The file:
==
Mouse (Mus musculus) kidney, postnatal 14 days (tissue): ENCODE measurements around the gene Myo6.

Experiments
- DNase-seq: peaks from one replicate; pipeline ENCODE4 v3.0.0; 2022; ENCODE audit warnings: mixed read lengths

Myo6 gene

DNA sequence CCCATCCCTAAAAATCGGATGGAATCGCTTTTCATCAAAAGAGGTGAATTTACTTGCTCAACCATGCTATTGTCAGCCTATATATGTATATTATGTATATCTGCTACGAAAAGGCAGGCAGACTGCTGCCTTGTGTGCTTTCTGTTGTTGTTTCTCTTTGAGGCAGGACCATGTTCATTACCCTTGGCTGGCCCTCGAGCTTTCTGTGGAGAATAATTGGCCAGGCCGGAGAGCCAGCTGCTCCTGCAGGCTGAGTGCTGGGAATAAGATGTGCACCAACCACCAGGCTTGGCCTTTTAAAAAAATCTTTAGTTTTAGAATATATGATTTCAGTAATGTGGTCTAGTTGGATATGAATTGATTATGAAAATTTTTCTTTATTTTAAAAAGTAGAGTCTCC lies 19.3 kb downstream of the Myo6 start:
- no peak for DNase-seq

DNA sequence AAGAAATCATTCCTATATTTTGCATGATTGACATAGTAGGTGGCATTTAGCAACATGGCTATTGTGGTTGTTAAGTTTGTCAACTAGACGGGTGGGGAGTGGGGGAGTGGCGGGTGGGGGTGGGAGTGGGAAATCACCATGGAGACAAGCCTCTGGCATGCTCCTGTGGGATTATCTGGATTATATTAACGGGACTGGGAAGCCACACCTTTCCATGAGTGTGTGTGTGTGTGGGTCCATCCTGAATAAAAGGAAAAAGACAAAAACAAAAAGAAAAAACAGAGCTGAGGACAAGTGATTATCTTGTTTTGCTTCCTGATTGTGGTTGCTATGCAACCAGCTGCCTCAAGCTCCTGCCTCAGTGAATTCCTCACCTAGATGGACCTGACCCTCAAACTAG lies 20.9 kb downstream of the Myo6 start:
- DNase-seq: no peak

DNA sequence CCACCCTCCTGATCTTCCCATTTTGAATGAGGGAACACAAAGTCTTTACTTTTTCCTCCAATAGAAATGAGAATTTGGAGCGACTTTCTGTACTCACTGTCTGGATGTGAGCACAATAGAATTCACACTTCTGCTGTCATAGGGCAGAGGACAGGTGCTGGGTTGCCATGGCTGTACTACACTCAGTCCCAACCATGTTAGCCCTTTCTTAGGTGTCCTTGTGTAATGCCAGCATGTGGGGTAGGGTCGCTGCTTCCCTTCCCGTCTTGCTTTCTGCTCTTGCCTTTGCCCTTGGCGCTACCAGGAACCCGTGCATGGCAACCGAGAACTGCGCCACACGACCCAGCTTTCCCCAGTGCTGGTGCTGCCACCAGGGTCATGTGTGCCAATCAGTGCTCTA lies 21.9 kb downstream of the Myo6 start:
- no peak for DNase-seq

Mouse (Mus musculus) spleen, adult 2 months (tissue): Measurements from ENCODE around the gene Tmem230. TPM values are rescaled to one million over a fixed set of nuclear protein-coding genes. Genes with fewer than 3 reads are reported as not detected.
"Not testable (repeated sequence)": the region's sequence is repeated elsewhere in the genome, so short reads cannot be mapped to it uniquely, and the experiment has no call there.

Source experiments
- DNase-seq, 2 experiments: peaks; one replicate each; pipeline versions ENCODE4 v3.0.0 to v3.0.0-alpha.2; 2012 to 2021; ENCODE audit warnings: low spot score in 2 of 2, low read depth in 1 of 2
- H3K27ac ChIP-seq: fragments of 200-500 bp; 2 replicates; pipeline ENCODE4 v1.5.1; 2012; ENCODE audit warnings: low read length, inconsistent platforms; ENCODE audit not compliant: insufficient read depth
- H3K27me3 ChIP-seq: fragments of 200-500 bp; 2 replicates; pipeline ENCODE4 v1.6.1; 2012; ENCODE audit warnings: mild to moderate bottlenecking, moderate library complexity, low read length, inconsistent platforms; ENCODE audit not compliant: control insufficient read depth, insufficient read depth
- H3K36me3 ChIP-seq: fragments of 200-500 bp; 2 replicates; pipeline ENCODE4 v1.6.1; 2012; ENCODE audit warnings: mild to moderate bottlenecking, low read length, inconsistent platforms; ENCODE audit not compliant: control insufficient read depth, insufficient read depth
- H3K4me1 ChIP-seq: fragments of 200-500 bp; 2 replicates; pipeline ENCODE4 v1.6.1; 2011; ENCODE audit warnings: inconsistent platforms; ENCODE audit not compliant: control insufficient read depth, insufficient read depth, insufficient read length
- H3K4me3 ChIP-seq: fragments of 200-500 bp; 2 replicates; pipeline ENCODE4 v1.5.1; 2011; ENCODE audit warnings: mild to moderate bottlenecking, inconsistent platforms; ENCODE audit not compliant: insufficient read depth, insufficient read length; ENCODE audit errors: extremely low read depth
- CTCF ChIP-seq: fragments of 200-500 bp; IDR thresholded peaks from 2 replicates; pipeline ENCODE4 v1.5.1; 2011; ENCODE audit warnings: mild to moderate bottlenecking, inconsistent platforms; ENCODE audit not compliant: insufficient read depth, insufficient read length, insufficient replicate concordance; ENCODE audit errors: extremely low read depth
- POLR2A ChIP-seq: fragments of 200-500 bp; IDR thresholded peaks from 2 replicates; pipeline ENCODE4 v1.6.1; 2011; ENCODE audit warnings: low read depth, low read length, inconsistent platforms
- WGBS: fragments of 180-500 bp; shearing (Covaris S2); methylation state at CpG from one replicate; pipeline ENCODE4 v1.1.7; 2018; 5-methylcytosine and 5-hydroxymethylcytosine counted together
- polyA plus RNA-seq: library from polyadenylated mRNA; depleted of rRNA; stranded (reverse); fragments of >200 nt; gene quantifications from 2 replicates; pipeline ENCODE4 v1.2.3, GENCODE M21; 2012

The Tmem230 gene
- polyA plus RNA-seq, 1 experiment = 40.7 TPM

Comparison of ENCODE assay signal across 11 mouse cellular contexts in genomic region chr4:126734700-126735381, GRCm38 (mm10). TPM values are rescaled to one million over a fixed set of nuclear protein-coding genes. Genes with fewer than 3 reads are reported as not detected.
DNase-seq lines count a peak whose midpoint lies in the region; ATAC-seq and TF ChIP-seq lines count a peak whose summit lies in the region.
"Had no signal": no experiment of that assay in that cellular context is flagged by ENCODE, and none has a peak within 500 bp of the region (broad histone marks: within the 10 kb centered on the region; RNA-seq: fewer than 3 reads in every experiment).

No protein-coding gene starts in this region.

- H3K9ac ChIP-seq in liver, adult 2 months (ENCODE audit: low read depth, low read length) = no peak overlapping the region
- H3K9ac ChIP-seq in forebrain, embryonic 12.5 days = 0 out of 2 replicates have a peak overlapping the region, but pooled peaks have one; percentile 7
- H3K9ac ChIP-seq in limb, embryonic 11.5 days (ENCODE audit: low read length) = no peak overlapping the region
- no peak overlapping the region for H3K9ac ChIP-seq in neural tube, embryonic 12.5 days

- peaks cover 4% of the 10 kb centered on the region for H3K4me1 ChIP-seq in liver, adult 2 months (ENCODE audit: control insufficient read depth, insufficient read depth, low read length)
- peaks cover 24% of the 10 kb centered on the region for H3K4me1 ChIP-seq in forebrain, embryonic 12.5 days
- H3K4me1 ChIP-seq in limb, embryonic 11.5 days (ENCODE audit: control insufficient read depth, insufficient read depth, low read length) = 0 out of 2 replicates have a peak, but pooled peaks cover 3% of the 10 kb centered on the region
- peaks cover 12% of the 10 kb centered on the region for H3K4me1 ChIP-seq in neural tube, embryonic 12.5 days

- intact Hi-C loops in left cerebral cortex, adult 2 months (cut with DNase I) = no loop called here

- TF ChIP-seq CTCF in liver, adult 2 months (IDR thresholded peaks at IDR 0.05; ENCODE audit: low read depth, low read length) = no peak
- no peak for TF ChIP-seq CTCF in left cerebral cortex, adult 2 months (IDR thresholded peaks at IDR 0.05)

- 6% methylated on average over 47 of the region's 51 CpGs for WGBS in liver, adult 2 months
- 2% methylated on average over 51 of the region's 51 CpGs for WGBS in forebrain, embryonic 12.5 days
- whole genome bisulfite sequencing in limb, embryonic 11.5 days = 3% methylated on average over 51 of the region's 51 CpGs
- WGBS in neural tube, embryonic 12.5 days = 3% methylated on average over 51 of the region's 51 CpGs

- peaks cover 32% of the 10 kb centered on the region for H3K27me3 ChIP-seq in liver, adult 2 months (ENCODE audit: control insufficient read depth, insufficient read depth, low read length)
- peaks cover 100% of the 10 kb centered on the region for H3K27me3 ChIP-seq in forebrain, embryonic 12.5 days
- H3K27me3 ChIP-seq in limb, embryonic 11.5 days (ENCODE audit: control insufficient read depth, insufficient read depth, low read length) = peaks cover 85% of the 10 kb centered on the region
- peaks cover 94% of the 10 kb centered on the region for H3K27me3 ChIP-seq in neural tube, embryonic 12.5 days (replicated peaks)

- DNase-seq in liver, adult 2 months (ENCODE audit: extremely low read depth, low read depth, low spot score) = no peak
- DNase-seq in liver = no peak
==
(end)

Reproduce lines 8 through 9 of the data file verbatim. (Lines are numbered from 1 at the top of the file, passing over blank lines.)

- DNase-seq: no peak

DNA sequence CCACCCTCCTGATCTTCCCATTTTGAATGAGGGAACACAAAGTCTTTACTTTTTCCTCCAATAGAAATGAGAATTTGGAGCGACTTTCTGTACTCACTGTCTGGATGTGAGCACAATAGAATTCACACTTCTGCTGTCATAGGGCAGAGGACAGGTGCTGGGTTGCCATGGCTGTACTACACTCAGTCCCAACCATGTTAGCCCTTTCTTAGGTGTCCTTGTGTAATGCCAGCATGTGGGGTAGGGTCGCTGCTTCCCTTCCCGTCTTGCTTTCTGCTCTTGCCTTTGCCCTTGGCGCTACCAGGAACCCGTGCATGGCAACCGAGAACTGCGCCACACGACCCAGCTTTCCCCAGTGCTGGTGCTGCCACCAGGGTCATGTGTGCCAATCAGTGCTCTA lies 21.9 kb downstream of the Myo6 start: